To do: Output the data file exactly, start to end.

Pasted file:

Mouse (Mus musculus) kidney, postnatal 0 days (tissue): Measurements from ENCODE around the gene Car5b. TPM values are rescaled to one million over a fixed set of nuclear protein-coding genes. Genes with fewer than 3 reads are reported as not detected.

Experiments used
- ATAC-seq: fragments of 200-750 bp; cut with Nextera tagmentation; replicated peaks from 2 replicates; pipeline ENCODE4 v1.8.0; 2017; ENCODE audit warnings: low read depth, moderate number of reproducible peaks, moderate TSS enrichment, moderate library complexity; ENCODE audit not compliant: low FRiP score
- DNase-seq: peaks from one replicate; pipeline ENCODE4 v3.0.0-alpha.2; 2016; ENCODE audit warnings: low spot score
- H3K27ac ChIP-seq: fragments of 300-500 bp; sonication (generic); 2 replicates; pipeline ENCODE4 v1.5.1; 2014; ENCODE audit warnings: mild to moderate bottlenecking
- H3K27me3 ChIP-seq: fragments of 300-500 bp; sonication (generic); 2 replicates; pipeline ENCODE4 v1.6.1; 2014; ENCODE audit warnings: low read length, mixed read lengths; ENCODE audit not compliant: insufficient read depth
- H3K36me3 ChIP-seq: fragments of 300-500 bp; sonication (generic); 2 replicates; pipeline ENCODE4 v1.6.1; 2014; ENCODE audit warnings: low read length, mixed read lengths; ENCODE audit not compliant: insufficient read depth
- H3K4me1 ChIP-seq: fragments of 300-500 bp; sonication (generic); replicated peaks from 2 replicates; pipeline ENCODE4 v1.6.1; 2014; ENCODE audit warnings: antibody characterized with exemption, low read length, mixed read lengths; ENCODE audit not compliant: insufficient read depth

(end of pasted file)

Mouse (Mus musculus) kidney, postnatal 0 days (tissue): Measurements from ENCODE around the gene Car5b. TPM values are rescaled to one million over a fixed set of nuclear protein-coding genes. Genes with fewer than 3 reads are reported as not detected.

Experiments used
- ATAC-seq: fragments of 200-750 bp; cut with Nextera tagmentation; replicated peaks from 2 replicates; pipeline ENCODE4 v1.8.0; 2017; ENCODE audit warnings: low read depth, moderate number of reproducible peaks, moderate TSS enrichment, moderate library complexity; ENCODE audit not compliant: low FRiP score
- DNase-seq: peaks from one replicate; pipeline ENCODE4 v3.0.0-alpha.2; 2016; ENCODE audit warnings: low spot score
- H3K27ac ChIP-seq: fragments of 300-500 bp; sonication (generic); 2 replicates; pipeline ENCODE4 v1.5.1; 2014; ENCODE audit warnings: mild to moderate bottlenecking
- H3K27me3 ChIP-seq: fragments of 300-500 bp; sonication (generic); 2 replicates; pipeline ENCODE4 v1.6.1; 2014; ENCODE audit warnings: low read length, mixed read lengths; ENCODE audit not compliant: insufficient read depth
- H3K36me3 ChIP-seq: fragments of 300-500 bp; sonication (generic); 2 replicates; pipeline ENCODE4 v1.6.1; 2014; ENCODE audit warnings: low read length, mixed read lengths; ENCODE audit not compliant: insufficient read depth
- H3K4me1 ChIP-seq: fragments of 300-500 bp; sonication (generic); replicated peaks from 2 replicates; pipeline ENCODE4 v1.6.1; 2014; ENCODE audit warnings: antibody characterized with exemption, low read length, mixed read lengths; ENCODE audit not compliant: insufficient read depth